Clinical psychology

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Clinical psychology is the study in psychology of mental disorders. It is about learning, understanding, diagnosing, treating or preventing these types of illnesses. Clinical psychologists examine the mental functioning of a person and use psychotherapy to treat the disorder. Psychotherapy uses talking instead of medical or physical treatments.
The first psychological clinic opened in 1896 at the University of Pennsylvania by Lightner Witmer. In the first half of the 20th century, clinical psychology mainly about psychological assessment, not treatment. After World War II, there was a big increase in the numbers of trained clinical psychologists. There are two main educational models - the Ph.D. scientist-practitioner model which looks at research, and the Psy.D. practitioner-scholar model which looks at treatment. Clinical psychologists are now regarded as experts in psychotherapy.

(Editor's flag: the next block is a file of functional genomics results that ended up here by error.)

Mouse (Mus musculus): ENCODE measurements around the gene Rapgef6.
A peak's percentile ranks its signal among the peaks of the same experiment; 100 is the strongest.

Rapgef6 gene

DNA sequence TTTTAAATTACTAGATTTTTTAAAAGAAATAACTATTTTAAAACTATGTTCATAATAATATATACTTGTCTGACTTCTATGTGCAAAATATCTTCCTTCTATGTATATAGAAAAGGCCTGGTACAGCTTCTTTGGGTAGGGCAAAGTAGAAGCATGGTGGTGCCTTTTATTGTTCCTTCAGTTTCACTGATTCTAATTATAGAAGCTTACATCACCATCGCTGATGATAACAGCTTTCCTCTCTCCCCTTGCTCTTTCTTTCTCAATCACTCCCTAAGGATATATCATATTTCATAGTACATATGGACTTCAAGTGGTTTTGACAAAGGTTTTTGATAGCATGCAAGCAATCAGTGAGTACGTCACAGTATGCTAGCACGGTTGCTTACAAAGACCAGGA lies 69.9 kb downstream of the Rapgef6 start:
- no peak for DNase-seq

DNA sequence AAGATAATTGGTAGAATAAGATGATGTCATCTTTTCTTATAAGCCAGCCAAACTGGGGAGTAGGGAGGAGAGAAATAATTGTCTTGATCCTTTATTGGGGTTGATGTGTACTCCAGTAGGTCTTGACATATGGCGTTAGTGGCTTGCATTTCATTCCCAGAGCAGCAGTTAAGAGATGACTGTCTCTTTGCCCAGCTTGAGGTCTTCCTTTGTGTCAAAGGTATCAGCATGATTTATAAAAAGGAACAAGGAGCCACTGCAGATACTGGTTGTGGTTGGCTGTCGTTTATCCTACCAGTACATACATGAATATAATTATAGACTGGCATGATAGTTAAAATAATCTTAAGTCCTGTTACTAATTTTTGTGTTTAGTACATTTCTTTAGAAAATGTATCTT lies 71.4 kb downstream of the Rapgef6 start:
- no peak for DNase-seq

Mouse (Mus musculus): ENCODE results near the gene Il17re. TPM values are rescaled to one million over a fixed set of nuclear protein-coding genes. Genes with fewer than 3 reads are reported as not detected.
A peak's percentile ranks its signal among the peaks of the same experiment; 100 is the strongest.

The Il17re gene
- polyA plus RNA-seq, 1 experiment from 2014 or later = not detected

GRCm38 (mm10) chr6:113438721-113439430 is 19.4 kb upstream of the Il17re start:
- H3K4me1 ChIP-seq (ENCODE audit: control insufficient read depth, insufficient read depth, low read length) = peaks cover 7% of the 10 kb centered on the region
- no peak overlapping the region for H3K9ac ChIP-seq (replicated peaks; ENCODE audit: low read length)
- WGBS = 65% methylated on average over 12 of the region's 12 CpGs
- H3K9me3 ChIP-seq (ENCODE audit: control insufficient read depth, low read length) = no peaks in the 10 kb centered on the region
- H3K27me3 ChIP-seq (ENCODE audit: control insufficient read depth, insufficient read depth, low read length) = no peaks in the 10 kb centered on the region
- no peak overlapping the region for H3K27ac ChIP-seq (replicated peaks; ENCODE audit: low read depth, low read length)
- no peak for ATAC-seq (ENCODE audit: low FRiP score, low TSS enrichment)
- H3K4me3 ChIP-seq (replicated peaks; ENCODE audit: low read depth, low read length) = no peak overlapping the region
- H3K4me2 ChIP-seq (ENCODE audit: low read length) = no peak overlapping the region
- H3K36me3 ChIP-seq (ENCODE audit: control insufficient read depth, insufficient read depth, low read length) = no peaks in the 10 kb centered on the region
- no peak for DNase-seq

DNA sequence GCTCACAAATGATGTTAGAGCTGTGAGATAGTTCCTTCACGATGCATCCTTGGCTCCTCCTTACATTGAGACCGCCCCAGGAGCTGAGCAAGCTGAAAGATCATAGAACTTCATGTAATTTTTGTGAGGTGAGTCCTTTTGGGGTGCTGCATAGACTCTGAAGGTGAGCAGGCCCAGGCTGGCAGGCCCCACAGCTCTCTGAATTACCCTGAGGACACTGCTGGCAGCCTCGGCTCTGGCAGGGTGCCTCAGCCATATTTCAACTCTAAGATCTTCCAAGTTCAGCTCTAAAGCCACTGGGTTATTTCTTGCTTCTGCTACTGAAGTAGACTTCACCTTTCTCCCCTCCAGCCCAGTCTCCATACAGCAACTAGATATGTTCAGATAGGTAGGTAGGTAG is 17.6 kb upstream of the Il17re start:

Four main schools[change | change source]

Clinical psychologists generally train in one of four primary academic areas– psychodynamic, humanistic, behavior therapy/cognitive behavioral, and systems or family therapy.

Psychodynamic[change | change source]

Sigmund Freud’s ideas led to the development of psychodynamic psychotherapy. Its goal is to help the patient, or client, to understand the meaning of the unconscious desires and conflicts that have caused their problems.

Humanistic[change | change source]

Humanistic psychology was developed in the 1950s in reaction to both behaviourism (the belief that conditioning is the main cause of human behavior) and psychoanalysis (the belief that the unconscious is the main cause of human behavior). The major principles of humanistic psychology are:

  1. A person’s present is more important than his past or future
  2. People must take responsibility for their actions to be mentally healthy
  3. Every person deserves basic human dignity
  4. Self-improvement and self-understanding is the key to happiness